Acute low back pain can be caused by pathology, but this is very rare. 

Red flags are a well-established screening mechanism but many commonly used flags do not meaningfully increase the likelihood of pathology being present.

Screening for pathology also has negative side effects. These include significant radiation exposure, anxiety due to expectation of pathology or incidental findings, and unnecessary subsequent interventions.

“I now (long pause) try to see that in perspective of the harm that you cause by trying to exclude serious pathology all the time”


It is important to differentiate between pathology which requires immediate action in order to change patient outcome (e.g. cauda equina syndrome, infection, abdominal aneurysm), and pathology for which delaying identification by a few weeks will not significantly affect the outcome (e.g. compression fractures, spinal metastases, ankylosing spondylitis).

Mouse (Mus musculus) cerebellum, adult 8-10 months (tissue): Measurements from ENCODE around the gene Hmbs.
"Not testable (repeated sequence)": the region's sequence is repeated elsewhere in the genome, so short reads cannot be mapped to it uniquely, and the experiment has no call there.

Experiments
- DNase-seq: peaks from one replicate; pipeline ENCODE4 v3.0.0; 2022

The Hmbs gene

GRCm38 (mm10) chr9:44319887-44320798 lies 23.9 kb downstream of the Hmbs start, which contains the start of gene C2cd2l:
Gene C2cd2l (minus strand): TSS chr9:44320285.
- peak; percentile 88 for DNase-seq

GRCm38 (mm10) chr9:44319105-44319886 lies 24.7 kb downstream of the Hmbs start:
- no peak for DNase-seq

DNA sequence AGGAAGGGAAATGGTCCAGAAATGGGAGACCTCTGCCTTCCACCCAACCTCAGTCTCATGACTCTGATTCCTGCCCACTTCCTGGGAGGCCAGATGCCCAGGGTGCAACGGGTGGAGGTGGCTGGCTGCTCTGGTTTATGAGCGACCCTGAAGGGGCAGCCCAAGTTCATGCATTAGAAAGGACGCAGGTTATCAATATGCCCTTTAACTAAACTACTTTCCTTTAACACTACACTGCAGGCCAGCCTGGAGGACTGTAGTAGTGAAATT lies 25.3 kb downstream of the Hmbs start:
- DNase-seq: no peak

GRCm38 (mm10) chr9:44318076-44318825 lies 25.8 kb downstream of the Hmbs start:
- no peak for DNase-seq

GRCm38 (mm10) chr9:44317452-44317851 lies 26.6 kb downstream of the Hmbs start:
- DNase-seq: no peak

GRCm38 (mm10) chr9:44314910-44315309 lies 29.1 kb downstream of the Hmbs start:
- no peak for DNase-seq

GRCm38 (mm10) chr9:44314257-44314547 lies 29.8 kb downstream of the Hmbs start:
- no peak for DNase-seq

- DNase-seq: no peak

Although it is important that prolonged treatment is not inappropriately directed at pain of pathological origin, the relative risk of missing these conditions is low compared to the risks of excessive screening.